Week 193: Millom Old Quarry, by Norman Nicholson

I love this poem by Norman Nicholson (1914-1987) such a sensuous evocation of a northern town’s back streets – those gables ‘sanded with sun’, that ‘smoke of lilac’ – combined with a startling geological perspective.

Millom Old Quarry

‘They dug ten streets from that there hole,’ he said,
‘Hard on five hundred houses.’ He nodded
Down the set of the quarry and spat in the water
Making a moorhen cock her head
As if a fish had leaped. ‘Half the new town
‘Came out of yonder – King Street, Queen Street, all
‘The houses round the Green as far as the slagbank,
‘And Market Street, too, from the Crown allotments
‘Up to the Station Yard.’ – ‘But Market Street’s
‘Brown freestone’, I said. ‘Nobbut the facings
‘We called them the Khaki Houses in the Boer War
‘But they’re Cumberland slate at the back.’

I thought of those streets still bearing their royal names
Like the coat-of-arms on a child’s Jubilee Mug –
Nonconformist gables sanded with sun
Or branded with burning creeper; a smoke of lilac
Between the blue roofs of closet and coal-house;
So much that woman’s blood gave sense and shape to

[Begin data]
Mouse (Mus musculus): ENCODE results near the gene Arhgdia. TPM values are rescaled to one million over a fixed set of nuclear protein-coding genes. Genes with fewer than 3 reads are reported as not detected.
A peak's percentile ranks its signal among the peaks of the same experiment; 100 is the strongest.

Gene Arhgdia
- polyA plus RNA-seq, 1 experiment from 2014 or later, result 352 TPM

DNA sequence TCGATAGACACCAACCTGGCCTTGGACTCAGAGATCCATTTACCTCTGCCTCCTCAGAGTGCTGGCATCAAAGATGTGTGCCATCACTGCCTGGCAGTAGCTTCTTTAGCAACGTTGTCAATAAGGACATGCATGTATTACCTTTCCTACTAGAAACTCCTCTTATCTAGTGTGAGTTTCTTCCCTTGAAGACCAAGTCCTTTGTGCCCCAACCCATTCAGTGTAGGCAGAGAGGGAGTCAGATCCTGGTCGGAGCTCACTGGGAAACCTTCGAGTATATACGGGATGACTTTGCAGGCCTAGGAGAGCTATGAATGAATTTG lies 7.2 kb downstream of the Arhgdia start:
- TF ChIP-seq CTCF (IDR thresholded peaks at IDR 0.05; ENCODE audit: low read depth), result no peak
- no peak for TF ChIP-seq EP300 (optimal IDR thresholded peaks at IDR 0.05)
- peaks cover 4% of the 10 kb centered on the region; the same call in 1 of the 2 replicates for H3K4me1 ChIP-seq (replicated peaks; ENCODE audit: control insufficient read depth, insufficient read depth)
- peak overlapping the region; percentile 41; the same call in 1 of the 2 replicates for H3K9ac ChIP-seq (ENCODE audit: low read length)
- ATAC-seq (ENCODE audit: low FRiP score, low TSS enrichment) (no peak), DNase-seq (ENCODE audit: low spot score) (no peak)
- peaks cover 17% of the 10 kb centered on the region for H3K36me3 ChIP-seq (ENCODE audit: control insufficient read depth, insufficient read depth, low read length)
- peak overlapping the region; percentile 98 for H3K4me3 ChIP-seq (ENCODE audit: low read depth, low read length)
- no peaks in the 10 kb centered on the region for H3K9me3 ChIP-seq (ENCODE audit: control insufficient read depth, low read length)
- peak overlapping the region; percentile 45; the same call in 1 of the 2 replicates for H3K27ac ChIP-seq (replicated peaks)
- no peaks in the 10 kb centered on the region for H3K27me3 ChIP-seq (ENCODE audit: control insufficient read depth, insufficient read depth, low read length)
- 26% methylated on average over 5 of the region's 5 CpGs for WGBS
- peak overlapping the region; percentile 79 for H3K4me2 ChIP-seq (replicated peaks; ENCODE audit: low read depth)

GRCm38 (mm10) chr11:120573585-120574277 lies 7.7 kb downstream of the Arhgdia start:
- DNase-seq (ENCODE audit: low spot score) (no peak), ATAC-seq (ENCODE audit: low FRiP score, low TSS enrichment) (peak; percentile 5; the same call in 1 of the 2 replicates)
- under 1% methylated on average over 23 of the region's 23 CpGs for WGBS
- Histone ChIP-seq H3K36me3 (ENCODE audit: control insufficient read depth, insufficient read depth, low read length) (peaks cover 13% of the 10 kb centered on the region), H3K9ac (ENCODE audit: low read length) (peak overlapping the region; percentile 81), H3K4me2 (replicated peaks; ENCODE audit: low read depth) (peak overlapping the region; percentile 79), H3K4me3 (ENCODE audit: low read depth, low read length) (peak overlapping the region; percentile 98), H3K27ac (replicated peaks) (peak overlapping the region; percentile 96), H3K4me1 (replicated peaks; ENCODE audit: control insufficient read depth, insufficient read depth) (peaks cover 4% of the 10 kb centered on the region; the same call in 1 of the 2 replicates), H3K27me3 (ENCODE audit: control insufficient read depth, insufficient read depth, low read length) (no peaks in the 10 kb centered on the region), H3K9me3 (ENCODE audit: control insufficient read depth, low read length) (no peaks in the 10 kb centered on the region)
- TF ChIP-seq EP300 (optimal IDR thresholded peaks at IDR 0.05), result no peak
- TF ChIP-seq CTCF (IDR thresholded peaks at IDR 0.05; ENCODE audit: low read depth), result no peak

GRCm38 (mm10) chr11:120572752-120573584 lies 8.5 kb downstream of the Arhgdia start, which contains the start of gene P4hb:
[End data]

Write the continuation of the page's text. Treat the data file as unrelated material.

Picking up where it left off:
Hacked from this dynamited combe.
The rocks cracked to the pond, and hawthorns fell
In waterfalls of blossom. Shed petals
Patterned the scum like studs on the sole of a boot
And stiff-legged sparrows skid down screes of gravel.

I saw the town’s black generations
Packed in their caves of rock, as mussel or limpet
Washed by the tidal sky; then swept, shovelled
Back in the quarry again, a landslip of lintels
Blocking the gape of the tarn.
The quick turf pushed a green tarpaulin over
All that was mortal in five thousand lives.
Nor did it seem a paradox to one
Who held quarry and query, turf and town
In the small lock of a recording brain.

Norman Nicholson

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